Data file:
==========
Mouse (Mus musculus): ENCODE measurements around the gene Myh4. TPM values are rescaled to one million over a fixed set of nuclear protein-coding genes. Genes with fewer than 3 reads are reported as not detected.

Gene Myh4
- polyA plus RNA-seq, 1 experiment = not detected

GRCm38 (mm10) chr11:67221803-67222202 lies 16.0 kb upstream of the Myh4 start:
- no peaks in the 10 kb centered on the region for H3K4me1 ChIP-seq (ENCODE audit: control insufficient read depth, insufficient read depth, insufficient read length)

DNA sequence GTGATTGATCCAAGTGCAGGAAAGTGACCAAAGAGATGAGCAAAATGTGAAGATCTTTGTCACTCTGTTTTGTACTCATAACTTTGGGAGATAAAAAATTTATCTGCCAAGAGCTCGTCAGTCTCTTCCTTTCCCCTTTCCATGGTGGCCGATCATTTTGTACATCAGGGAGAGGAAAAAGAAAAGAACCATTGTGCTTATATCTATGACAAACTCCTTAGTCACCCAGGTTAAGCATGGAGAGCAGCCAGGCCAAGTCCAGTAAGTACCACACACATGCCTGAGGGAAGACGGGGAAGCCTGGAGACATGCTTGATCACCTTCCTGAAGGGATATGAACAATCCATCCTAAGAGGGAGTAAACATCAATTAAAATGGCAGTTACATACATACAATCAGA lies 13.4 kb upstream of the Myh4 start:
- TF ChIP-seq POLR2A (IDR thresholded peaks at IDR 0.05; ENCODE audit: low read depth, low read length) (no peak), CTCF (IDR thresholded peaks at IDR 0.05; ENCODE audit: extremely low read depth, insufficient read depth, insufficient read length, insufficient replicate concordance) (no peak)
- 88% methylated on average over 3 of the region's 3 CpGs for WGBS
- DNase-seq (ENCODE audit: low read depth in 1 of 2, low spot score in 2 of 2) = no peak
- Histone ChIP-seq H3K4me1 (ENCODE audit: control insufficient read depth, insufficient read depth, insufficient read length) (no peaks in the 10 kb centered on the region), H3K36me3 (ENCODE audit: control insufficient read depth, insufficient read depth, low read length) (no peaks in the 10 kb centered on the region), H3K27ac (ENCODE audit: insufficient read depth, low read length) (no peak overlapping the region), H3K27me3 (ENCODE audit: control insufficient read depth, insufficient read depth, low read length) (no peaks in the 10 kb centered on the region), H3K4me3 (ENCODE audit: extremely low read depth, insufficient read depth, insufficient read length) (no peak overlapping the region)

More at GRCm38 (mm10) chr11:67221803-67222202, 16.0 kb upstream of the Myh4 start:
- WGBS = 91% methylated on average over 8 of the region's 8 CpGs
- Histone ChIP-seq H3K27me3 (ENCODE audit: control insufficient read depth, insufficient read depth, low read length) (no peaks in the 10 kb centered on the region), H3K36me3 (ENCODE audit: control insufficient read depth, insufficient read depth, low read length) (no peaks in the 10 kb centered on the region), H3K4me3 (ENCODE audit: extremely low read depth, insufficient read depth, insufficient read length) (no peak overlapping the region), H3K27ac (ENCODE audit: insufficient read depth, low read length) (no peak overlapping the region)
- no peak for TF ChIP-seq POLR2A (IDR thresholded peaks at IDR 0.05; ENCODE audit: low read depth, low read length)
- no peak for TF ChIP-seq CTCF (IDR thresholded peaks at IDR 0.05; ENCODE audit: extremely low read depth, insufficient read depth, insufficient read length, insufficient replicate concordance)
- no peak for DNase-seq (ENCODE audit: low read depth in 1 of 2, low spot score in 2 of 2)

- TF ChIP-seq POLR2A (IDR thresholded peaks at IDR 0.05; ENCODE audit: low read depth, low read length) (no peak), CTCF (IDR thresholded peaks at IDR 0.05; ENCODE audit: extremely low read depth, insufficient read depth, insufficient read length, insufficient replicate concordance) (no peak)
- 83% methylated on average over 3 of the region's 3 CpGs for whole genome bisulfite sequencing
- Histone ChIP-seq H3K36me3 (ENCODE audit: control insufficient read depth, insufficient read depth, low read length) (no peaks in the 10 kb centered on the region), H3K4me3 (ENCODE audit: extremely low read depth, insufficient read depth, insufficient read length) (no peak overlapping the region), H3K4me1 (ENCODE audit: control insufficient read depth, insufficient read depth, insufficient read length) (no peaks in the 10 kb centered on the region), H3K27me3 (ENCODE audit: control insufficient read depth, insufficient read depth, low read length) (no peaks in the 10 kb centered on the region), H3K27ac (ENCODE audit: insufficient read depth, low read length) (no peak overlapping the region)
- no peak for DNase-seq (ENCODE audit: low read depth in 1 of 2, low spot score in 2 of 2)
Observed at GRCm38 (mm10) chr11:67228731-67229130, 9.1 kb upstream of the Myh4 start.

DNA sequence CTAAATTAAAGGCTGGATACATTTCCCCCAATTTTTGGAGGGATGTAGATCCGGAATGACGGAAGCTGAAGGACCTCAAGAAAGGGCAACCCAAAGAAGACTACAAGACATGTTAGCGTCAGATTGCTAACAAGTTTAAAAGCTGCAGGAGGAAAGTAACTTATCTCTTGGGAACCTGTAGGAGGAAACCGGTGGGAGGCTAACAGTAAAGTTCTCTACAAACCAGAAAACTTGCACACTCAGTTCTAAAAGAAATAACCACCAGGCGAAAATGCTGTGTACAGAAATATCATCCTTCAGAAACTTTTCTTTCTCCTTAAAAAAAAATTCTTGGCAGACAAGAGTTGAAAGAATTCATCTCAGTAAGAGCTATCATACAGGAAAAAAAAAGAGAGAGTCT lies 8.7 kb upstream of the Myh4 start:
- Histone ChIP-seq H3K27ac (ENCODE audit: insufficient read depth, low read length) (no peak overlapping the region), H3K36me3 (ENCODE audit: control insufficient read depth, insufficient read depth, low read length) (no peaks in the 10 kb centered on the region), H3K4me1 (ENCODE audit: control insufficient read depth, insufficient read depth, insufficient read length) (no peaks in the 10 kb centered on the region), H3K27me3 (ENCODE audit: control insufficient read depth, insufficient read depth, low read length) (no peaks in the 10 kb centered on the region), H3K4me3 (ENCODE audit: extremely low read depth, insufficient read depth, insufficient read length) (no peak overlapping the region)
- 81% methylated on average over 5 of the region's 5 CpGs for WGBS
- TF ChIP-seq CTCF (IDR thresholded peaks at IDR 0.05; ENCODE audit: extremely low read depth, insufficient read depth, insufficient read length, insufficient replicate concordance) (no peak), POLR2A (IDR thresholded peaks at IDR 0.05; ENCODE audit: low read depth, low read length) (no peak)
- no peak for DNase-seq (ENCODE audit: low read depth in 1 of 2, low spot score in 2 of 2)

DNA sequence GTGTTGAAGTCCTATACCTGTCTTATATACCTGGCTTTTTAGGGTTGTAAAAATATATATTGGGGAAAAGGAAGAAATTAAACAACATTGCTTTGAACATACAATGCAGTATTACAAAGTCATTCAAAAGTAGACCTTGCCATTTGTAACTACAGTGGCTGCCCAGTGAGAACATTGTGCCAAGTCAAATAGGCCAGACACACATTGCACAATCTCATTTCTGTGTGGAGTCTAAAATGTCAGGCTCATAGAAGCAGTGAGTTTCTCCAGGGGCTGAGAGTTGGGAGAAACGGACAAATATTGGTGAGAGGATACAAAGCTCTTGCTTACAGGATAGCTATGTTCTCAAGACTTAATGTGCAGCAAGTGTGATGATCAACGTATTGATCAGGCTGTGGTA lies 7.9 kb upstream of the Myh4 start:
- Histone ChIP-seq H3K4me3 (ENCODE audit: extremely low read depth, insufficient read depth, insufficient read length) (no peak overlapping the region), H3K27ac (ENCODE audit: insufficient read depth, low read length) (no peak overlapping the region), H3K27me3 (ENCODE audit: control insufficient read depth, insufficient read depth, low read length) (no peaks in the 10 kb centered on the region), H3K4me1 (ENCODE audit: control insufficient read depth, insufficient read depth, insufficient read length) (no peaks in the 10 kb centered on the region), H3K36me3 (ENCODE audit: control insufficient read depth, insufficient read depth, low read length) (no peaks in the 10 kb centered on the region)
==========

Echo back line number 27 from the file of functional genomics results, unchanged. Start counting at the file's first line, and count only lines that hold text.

DNA sequence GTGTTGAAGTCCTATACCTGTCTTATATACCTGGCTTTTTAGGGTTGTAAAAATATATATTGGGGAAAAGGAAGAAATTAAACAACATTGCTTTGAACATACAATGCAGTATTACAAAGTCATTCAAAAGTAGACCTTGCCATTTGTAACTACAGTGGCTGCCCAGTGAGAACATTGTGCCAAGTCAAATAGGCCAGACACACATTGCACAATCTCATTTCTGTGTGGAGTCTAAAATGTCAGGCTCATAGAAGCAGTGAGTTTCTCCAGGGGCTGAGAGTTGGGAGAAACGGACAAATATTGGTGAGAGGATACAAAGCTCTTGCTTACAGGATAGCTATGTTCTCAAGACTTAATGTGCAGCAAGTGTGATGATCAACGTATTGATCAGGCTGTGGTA lies 7.9 kb upstream of the Myh4 start: